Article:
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Tech Industry

Bulls on the inside

One powerful way to detect bullish "signals" in the large-cap tech area is to look for a diminution of insider selling--in other words, identify companies that have unusually low levels of insider selling relative to their historical norms.

The large-cap summer rally has continued to sizzle--fueled by a newfound optimism for Asian recovery. Nasdaq issues essentially have failed to participate, despite the index's impressive advance. This fact is clearly illustrated by the weak breadth numbers for the Nasdaq market.

Discovering insider buying in large-cap stocks is always a challenge, because tech executives typically add shares through exercised options rather than through open market purchases. One powerful way to detect bullish "signals" in the large-cap tech area is to look for a diminution of insider selling--in other words, identify companies that have unusually low levels of insider selling relative to their historical norms. This technique is most powerful when there is a lack of selling in a high relative-strength stock, i.e., when insiders are unwilling to part with shares despite a run-up in stock price.

Sun Microsystems is a stock that fits that bill. Shares of Sun Microsystems have been performing well on a technical basis, gaining over 20 percent during the last month and breaking out of a bullish chart pattern known as a "symmetrical triangle formation." Fourteen separate insiders sold a total of 281,159 shares during the month of February, at prices ranging between $44.09 per share and $48.06 per share. Since that time, the selling has basically dried up, with only two Sun insiders having sold a total of 14,871 shares at prices ranging between $40.50 per share and $41.50 per share.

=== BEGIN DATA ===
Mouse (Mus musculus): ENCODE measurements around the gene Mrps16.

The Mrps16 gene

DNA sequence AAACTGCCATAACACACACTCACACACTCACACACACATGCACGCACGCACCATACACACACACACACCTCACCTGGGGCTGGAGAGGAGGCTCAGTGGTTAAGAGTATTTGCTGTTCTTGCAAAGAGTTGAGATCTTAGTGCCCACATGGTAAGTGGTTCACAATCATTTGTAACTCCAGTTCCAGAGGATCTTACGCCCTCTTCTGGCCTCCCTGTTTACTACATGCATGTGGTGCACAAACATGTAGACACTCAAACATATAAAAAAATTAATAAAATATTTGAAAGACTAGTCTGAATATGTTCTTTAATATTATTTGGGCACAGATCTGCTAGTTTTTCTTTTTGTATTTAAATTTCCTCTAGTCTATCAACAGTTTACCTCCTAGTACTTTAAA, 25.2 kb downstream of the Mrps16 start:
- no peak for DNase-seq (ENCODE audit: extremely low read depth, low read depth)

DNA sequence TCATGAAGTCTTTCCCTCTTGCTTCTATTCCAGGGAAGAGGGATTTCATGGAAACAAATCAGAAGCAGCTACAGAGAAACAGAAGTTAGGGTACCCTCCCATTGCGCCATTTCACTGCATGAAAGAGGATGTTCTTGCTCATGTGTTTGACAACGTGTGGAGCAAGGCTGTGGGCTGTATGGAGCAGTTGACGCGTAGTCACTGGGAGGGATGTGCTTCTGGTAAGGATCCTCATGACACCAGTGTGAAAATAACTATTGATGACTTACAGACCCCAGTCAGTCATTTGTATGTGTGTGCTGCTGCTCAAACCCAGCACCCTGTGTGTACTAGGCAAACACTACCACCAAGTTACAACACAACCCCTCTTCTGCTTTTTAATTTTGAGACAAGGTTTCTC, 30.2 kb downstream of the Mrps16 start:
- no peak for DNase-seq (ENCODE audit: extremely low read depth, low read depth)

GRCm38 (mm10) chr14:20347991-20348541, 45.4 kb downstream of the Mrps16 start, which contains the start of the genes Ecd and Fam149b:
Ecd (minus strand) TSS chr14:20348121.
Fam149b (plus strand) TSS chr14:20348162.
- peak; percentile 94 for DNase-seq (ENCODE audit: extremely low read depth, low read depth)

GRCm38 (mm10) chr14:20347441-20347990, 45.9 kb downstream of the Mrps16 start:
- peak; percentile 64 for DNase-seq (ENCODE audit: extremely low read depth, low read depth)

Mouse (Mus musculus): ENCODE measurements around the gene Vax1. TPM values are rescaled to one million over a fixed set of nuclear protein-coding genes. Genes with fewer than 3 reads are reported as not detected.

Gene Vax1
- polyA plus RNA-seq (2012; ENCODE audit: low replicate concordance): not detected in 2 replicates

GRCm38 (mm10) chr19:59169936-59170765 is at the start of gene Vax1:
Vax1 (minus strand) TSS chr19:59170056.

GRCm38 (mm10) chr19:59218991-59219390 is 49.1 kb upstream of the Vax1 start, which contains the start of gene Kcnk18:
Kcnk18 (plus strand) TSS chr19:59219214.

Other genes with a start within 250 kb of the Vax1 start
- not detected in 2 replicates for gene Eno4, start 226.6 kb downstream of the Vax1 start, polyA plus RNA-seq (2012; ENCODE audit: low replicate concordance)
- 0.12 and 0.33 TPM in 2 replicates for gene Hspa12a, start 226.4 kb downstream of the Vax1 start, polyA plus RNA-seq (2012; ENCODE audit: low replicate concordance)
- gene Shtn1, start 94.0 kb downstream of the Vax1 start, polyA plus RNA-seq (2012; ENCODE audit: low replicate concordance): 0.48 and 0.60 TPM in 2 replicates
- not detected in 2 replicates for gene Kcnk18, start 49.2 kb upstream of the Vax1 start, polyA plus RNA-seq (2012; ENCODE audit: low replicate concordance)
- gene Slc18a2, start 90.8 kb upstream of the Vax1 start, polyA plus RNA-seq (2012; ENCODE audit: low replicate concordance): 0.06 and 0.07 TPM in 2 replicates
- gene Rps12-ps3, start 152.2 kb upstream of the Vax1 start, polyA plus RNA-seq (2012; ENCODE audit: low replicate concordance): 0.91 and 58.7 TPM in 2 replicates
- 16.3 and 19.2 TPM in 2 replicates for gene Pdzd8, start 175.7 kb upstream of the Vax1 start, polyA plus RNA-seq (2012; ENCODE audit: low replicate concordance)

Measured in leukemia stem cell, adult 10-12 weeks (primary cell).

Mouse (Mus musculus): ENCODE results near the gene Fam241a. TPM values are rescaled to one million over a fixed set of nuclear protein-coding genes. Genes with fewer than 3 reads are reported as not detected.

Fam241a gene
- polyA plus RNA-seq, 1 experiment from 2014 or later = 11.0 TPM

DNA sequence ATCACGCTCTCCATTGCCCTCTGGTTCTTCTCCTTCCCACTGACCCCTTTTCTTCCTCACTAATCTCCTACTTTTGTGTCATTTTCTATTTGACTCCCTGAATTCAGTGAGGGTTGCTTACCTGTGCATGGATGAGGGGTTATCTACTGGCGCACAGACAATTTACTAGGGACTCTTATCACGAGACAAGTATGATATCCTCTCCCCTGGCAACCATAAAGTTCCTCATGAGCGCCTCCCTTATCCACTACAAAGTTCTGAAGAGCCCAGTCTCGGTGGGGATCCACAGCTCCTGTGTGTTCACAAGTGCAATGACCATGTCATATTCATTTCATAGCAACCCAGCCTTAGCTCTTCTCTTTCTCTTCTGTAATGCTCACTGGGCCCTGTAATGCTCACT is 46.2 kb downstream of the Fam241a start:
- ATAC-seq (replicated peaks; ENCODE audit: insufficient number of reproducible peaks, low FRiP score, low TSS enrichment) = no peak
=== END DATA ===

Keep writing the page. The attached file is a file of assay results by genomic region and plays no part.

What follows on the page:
Sun insiders traditionally are regular sellers throughout the year, but the seasonal comparisons also are interesting. During July and August of 1997, company execs unloaded over 2.2 million shares at prices ranging between $37.75 and $53 a share. I don't doubt that more Sun Microsystems' insider sell filings will turn up at some point in the future, but the absence of insider selling at the company this spring and summer effectively has signaled the stock's impressive advance.

Insider selling also has lightened up at 3Com. Unlike Sun Microsystems, shares of 3Com are down roughly 50 percent from their 52-week high. The stock lately has been showing signs of life, however, heating up in late June on renewed earnings prospects. In addition, a number of analysts recently have upgraded the stock to a "strong buy."

In calendar 1997, 3Com insiders sold a total of 4.8 million shares, while, for the year to date, there have been only three insider sellers at the company, with trades totaling 1 million shares. The most recent of those sales, a 60,000 share disposition by director Jean Louis Gassée, involved stock options that were set to expire in September. The reluctance on the part of 3Com insiders to sell shares confirms the Street's optimism for the stock.

Not all positive insider clues are as subtle as those at 3Com and Sun Microsystems. In other words, there is still some old-fashioned insider buying going on in the tech sector. At the top of that list is Microsoft. Group vice president of sales and marketing Jeffrey Raikes purchased 100,000 shares in late May at $84.88 per share. In early June, the company received a favorable ruling on its pending antitrust problems, leading to a rally in Microsoft stock. The share prices has jumped 38 percent since Raikes's buy on heavy volume, and currently is trading at an all-time high.